Redemption: Part 1

 •  7 min. read  •  grade level: 4
Exodus 12:1-151And the Lord spake unto Moses and Aaron in the land of Egypt, saying, 2This month shall be unto you the beginning of months: it shall be the first month of the year to you. 3Speak ye unto all the congregation of Israel, saying, In the tenth day of this month they shall take to them every man a lamb, according to the house of their fathers, a lamb for an house: 4And if the household be too little for the lamb, let him and his neighbor next unto his house take it according to the number of the souls; every man according to his eating shall make your count for the lamb. 5Your lamb shall be without blemish, a male of the first year: ye shall take it out from the sheep, or from the goats: 6And ye shall keep it up until the fourteenth day of the same month: and the whole assembly of the congregation of Israel shall kill it in the evening. 7And they shall take of the blood, and strike it on the two side posts and on the upper door post of the houses, wherein they shall eat it. 8And they shall eat the flesh in that night, roast with fire, and unleavened bread; and with bitter herbs they shall eat it. 9Eat not of it raw, nor sodden at all with water, but roast with fire; his head with his legs, and with the purtenance thereof. 10And ye shall let nothing of it remain until the morning; and that which remaineth of it until the morning ye shall burn with fire. 11And thus shall ye eat it; with your loins girded, your shoes on your feet, and your staff in your hand; and ye shall eat it in haste: it is the Lord's passover. 12For I will pass through the land of Egypt this night, and will smite all the firstborn in the land of Egypt, both man and beast; and against all the gods of Egypt I will execute judgment: I am the Lord. 13And the blood shall be to you for a token upon the houses where ye are: and when I see the blood, I will pass over you, and the plague shall not be upon you to destroy you, when I smite the land of Egypt. 14And this day shall be unto you for a memorial; and ye shall keep it a feast to the Lord throughout your generations; ye shall keep it a feast by an ordinance for ever. 15Seven days shall ye eat unleavened bread; even the first day ye shall put away leaven out of your houses: for whosoever eateth leavened bread from the first day until the seventh day, that soul shall be cut off from Israel. (Exodus 12:1‑15); 1 John 1:77But if we walk in the light, as he is in the light, we have fellowship one with another, and the blood of Jesus Christ his Son cleanseth us from all sin. (1 John 1:7); 1 Peter 1:18-1918Forasmuch as ye know that ye were not redeemed with corruptible things, as silver and gold, from your vain conversation received by tradition from your fathers; 19But with the precious blood of Christ, as of a lamb without blemish and without spot: (1 Peter 1:18‑19)
The Christian has two birthdays, and if he hasn’t two, he is not a Christian. The Christian has new birth—is born of God, and his history with God as one of His children, begins with redemption. “Redemption” is a large and blessed word in the New Testament, and in the Old too. Redemption takes the redeemed one out of one position and one state, and brings him into another.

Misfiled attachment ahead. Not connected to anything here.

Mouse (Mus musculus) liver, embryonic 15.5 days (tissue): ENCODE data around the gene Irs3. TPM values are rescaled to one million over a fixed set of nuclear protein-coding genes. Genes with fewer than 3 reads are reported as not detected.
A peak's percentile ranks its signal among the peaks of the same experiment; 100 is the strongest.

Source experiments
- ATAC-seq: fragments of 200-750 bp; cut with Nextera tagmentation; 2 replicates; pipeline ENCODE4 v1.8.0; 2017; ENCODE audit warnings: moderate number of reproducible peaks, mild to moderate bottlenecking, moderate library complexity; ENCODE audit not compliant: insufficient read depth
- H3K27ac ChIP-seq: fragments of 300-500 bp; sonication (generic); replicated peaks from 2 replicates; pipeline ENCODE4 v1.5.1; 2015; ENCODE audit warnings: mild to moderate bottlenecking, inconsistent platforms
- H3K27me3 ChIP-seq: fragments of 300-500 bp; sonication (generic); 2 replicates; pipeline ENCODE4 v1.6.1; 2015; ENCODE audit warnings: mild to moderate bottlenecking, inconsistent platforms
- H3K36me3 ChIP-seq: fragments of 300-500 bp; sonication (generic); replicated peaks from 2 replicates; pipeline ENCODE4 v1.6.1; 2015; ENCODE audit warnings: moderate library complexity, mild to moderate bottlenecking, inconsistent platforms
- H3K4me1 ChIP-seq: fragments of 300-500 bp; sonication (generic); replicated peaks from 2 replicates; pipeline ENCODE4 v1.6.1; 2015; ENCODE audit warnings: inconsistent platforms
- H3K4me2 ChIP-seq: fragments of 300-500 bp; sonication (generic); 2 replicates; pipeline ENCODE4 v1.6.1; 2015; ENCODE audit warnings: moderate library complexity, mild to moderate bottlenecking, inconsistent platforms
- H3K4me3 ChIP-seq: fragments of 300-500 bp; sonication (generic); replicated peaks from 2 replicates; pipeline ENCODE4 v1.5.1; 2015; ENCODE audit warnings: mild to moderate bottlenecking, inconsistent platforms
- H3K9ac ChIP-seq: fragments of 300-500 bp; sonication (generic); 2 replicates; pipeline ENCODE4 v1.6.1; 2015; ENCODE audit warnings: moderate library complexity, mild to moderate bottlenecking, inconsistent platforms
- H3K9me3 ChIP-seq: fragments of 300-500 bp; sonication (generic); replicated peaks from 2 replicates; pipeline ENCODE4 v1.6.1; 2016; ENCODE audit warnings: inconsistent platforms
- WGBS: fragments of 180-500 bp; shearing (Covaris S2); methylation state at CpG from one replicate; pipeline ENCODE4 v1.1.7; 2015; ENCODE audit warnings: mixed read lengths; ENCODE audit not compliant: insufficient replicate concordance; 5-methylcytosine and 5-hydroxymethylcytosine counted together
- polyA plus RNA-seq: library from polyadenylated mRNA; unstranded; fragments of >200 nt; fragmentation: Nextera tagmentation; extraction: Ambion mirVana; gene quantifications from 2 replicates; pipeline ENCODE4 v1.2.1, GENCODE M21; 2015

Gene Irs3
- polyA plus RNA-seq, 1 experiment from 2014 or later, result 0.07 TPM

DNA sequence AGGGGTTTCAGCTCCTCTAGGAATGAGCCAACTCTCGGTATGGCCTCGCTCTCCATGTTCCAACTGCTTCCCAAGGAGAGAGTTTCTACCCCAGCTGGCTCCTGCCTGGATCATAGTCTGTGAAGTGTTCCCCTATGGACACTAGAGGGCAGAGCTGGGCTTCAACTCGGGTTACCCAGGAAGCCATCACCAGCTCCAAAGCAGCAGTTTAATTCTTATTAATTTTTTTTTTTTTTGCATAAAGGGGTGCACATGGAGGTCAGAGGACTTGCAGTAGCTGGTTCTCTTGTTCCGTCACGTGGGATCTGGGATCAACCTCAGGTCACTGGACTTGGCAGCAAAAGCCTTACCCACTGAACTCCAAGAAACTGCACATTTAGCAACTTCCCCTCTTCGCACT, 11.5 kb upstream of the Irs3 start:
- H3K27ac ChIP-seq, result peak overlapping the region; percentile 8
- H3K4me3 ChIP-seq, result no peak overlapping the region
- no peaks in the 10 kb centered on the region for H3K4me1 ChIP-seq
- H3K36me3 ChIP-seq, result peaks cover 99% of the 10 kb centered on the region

“This month shall be unto you the beginning of months; it shall be the first month of the year to you.”
To whom was that day, that date, the beginning of months? Nobody else knew anything about it throughout the whole world.
We generally know the day of our first birth, but cannot always tell the date of the second. I do not think we can ever tell. From that word in John 3 no one knows.
“The wind bloweth where it listeth, and thou hearest the sound thereof, but canst not tell whence it cometh, and whither it goeth: so is every one that is born of the Spirit.”
Now, what we do know is, after a certain exercise of soul, when we have been brought into peace with God. That we know. We may know when we first come into the knowledge of this salvation. Then we know that we have been born again, which is the sovereign action of the Spirit of God.
This day shall be unto you the beginning of months.”
It was a particular day—day of redemption. God brings souls into peace gradually. I think it important that we notice, in the case of the Lord Jesus giving life to the dead, there are three cases recorded and three only. Now, we know that to many that were blind He gave sight.
“Go and tell John what things ye have seen and heard; how that the blind see, the lame walk, the lepers are cleansed, the deaf hear, the dead are raised.”
Those three cases are selected cases, and selected for a purpose. The first is blind Bartimaeus. He hears a commotion as he sits by the way-side begging—an unusual commotion—and he asks, “What is this commotion?” The answer is, “Jesus of Nazareth passeth by.” Immediately he hears that, he says, “Jesus” (not of Nazareth) but “Son of David”; (what dignity!) Not “Jesus the Nazarene” but “Son of David, have mercy on me.” The Lord stands still, and commands the man to be brought. There are a number of details such as his casting away his garments, all instructive if one were preaching the gospel, but I don’t speak of that now. Those that went before, told him to be quiet, but so much the more he cried out,